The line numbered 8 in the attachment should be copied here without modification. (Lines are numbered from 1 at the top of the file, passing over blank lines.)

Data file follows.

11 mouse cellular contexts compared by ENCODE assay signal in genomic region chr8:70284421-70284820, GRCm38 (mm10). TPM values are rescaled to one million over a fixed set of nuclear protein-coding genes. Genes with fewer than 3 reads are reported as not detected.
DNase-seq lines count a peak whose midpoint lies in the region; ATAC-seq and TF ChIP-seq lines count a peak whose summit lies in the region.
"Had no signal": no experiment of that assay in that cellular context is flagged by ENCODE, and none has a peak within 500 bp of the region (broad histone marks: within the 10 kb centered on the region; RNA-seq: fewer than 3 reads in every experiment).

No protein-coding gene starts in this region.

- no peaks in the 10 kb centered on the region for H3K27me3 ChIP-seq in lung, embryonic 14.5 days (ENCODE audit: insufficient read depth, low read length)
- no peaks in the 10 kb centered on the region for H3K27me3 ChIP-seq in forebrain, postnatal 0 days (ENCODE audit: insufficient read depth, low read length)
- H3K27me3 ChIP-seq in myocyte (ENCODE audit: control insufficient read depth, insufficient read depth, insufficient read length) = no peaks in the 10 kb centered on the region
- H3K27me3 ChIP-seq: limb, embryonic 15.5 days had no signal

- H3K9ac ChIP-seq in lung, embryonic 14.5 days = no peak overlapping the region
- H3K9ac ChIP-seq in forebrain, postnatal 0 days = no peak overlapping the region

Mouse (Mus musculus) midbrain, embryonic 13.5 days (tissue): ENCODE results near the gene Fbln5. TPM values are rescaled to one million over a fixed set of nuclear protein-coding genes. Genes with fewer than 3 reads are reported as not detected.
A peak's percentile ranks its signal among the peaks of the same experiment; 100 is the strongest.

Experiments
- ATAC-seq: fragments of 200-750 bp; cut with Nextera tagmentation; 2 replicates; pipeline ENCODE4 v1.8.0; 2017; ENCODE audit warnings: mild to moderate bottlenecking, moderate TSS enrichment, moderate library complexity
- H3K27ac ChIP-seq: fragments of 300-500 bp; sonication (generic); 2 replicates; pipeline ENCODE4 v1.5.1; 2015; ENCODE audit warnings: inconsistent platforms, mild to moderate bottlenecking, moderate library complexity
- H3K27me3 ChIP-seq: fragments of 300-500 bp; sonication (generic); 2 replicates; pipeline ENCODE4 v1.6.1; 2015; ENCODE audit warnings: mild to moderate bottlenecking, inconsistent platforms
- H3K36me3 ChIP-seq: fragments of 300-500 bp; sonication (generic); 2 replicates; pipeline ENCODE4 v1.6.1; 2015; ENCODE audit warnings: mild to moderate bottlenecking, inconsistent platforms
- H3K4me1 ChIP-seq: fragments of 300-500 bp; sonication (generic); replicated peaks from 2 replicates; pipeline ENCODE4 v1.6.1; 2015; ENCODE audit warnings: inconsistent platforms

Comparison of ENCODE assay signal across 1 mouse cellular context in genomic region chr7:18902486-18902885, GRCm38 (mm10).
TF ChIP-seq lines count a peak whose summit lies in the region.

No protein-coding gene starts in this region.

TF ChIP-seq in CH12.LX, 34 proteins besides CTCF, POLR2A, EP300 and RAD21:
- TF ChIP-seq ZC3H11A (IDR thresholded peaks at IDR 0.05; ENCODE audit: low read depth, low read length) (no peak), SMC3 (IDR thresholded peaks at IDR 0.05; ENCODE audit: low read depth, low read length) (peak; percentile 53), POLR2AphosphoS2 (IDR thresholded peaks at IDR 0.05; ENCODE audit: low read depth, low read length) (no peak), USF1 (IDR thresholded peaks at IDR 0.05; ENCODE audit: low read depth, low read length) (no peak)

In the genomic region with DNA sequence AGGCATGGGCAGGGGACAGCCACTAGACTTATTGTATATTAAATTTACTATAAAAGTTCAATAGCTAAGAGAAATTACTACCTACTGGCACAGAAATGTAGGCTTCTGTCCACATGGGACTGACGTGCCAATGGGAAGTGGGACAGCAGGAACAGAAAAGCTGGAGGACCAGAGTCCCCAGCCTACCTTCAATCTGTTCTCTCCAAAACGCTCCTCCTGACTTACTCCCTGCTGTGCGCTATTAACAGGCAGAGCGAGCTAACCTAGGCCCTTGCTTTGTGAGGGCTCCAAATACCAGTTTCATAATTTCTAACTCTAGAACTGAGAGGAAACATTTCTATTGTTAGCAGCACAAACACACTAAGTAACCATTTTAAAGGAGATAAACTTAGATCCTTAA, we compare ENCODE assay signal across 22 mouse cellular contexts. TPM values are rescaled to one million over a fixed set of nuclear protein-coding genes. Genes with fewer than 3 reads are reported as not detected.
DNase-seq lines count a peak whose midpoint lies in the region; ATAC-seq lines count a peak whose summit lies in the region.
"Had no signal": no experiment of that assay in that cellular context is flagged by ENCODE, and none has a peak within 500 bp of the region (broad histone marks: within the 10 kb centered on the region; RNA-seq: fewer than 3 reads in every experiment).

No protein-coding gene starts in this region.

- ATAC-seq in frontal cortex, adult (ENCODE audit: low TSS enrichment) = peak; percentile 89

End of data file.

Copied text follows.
- H3K27me3 ChIP-seq: limb, embryonic 15.5 days had no signal